BOSTON (CBS) – As disturbing crime stories go, the saga of Michelle Carter and the involuntary manslaughter charge against her in connection with her boyfriend’s suicide is about as bad as it gets.
Her text messages to Conrad Roy egging him on to take his life are horrendous, and whatever the outcome of her trial, there will be little sympathy for Carter.
But it would be a shame if this case comes and goes without sparking some serious public discussion of the dehumanizing impact of social media on teenagers in particular, and humanity in general.
For instance, did you realize that Carter and Roy only met face-to-face on a handful of occasions? Theirs was almost entirely an online relationship, and while this one was especially dysfunctional, there are aspects of it that sound all too familiar.
People will say vicious, cruel things online – in emails, texts, and tweets – that they would never say face-to-face. And half the time they don’t even mean what they’re saying. I’ve often had the experience of responding politely to a white-hot angry email denouncing me as Satan’s envoy, only to get an e-mail in response thanking me for responding and apologizing for the vitriol.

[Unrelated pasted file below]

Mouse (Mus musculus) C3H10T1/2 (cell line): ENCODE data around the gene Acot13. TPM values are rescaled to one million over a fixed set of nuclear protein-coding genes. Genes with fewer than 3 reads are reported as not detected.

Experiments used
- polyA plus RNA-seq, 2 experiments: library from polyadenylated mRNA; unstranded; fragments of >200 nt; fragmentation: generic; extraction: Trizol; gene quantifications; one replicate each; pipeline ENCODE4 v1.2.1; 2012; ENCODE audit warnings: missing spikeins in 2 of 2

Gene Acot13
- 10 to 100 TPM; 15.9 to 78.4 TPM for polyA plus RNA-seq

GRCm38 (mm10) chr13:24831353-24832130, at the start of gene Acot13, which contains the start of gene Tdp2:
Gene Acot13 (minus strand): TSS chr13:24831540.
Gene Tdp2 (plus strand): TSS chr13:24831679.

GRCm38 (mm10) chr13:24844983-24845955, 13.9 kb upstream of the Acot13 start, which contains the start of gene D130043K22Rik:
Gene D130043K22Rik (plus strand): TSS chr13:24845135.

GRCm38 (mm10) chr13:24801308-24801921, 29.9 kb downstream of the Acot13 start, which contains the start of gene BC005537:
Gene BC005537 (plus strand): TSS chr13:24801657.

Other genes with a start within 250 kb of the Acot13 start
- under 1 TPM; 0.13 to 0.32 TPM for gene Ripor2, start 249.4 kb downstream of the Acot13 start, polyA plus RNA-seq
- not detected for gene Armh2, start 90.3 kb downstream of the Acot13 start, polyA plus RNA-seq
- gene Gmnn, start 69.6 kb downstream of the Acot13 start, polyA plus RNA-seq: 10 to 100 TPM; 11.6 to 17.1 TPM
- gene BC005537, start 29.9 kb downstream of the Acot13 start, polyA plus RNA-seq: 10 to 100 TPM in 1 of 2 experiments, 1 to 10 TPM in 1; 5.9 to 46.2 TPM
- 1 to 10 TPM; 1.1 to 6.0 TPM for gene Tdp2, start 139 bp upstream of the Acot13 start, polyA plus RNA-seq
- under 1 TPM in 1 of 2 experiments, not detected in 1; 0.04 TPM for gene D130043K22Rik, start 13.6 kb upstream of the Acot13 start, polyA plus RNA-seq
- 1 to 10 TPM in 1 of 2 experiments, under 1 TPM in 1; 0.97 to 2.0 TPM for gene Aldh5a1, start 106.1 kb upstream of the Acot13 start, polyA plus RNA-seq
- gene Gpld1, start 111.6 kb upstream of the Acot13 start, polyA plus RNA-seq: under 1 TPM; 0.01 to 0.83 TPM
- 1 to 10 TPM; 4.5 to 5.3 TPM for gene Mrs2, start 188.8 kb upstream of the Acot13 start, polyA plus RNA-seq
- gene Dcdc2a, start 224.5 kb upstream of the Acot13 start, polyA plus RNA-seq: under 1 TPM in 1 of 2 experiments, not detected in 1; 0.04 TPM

In the Carter trial, we’ve learned that she and Roy were troubled kids, struggling to sort out their human relationships. Social media doesn’t help kids like this – it too often ushers them into an unedited, unsupervised underworld of snark, bullying, harassment, and manipulation.
Parents, beware – that smartphone you give your kid is a potential hand grenade. And it doesn’t take much to pull the pin.